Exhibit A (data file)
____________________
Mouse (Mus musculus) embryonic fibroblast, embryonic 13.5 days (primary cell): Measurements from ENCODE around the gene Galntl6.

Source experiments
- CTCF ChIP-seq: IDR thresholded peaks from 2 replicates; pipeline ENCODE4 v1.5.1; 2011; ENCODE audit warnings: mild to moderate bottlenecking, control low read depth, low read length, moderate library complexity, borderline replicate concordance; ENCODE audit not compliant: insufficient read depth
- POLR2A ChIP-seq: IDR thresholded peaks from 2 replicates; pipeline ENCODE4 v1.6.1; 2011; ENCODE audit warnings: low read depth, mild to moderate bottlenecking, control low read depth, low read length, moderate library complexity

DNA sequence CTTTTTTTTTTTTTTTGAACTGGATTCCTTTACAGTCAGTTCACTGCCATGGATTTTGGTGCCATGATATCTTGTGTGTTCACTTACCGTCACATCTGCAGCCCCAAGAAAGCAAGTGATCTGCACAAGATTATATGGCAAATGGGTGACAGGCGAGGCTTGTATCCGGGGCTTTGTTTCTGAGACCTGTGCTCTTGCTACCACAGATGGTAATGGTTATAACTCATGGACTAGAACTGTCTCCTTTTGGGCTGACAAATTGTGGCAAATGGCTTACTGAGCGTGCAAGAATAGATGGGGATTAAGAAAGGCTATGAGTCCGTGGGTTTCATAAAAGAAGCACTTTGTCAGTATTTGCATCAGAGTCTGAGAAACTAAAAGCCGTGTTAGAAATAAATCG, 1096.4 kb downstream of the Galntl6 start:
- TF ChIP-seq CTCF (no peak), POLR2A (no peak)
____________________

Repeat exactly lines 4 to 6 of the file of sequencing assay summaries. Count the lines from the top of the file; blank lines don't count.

- POLR2A ChIP-seq: IDR thresholded peaks from 2 replicates; pipeline ENCODE4 v1.6.1; 2011; ENCODE audit warnings: low read depth, mild to moderate bottlenecking, control low read depth, low read length, moderate library complexity

DNA sequence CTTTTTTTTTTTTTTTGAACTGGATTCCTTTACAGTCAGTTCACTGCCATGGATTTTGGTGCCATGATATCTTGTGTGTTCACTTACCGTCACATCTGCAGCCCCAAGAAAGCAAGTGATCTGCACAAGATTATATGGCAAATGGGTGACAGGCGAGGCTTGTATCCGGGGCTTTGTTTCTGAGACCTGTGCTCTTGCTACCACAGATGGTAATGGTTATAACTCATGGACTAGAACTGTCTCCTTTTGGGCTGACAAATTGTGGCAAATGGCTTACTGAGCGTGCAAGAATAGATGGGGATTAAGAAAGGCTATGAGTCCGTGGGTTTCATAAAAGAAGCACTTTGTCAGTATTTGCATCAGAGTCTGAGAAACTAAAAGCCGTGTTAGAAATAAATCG, 1096.4 kb downstream of the Galntl6 start:
- TF ChIP-seq CTCF (no peak), POLR2A (no peak)